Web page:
retail news in context, analysis with attitude

The Week reports that "roughly one in 10 beers sold in the U.S. are from American craft brewers, according to a new report from the Brewers Association. Last year, craft brewers produced 22.2 million barrels of beer, an 18 percent increase in craft beer volume."

The story goes on to say that "small and independent brewers now account for 11 percent of America's total beer market, making 2014 the first time the craft beer industry saw a double-digit market share. And craft breweries are on the rise: Last year, America had 3,464 breweries, a 19 percent increase from 2013. Of those 3,464 breweries, 3,418 are craft."
KC's View:
Just last week, while at the Cask & Larder in Winter Park, Florida, I had this wonderful Experimental Pale Ale; last month, at the same place, they were offering a a different pale ale called Lycanthropy. Both were made in the back of the restaurant, both were tasty, and both offered something a little bit different, making the experience unique rather than usual. (The hush puppies were pretty good, too.)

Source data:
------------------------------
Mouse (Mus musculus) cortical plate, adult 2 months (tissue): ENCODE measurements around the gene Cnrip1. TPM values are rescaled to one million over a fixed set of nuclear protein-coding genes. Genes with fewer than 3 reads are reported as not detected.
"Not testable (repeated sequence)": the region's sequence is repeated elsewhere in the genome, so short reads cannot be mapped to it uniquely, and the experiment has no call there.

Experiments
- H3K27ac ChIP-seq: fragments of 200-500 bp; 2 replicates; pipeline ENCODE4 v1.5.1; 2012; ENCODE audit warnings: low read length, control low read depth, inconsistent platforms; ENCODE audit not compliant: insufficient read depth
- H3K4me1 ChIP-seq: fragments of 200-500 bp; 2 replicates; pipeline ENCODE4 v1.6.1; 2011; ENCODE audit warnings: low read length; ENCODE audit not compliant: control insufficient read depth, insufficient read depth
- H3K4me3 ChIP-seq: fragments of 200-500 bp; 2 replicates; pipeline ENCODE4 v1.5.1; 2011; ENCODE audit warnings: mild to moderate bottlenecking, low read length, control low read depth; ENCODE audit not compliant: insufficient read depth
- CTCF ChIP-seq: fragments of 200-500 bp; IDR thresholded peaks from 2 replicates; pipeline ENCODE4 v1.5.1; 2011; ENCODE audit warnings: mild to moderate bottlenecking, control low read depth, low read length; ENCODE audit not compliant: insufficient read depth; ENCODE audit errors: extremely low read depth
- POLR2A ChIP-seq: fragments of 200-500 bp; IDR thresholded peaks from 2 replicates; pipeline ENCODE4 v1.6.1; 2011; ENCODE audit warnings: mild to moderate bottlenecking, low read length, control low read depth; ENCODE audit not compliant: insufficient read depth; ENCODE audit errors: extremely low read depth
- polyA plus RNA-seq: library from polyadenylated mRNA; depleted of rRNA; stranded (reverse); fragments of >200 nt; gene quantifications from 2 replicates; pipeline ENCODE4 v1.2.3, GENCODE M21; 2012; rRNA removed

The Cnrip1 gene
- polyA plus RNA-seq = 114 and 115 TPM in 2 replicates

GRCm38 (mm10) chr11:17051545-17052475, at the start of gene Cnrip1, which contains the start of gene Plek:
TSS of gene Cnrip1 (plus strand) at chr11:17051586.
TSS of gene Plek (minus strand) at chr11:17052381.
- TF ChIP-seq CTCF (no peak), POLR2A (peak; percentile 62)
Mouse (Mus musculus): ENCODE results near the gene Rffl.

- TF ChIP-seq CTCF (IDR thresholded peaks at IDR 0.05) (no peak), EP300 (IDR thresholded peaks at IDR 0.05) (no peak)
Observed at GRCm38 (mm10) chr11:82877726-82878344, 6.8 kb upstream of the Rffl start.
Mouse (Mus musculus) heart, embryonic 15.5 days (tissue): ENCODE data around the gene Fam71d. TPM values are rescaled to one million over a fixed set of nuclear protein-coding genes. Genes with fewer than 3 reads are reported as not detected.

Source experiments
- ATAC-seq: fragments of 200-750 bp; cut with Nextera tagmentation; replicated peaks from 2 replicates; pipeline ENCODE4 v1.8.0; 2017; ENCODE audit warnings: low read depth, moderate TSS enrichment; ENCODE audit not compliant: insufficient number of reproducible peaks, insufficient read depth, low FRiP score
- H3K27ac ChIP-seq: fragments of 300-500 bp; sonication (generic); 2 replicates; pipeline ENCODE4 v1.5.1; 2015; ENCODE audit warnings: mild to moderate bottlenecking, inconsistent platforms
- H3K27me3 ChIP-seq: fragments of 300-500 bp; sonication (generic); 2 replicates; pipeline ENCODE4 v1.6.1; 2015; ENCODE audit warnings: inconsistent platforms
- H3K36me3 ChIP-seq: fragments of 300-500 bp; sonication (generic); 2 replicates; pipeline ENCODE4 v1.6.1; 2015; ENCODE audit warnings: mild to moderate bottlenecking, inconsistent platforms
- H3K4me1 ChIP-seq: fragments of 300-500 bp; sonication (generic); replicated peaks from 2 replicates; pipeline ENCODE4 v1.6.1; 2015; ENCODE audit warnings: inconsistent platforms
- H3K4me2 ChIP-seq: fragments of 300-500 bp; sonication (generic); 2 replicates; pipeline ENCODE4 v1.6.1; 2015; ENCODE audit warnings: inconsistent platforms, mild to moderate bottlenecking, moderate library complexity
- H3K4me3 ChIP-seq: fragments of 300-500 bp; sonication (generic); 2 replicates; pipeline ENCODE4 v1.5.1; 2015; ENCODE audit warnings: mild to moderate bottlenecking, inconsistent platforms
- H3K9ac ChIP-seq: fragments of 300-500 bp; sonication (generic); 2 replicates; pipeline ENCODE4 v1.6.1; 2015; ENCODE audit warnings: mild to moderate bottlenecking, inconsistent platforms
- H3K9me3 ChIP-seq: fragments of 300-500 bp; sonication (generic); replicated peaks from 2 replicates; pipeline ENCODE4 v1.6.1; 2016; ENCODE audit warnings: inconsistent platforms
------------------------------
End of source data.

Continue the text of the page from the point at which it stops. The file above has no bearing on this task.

But the point is that craft brewers have identified an important competitive niche, differentiating themselves in a way that customers find to be compelling. It is all about taste, it is all about being local, it is all about something that is crafted rather than mass-manufactured. To me, there is no contest.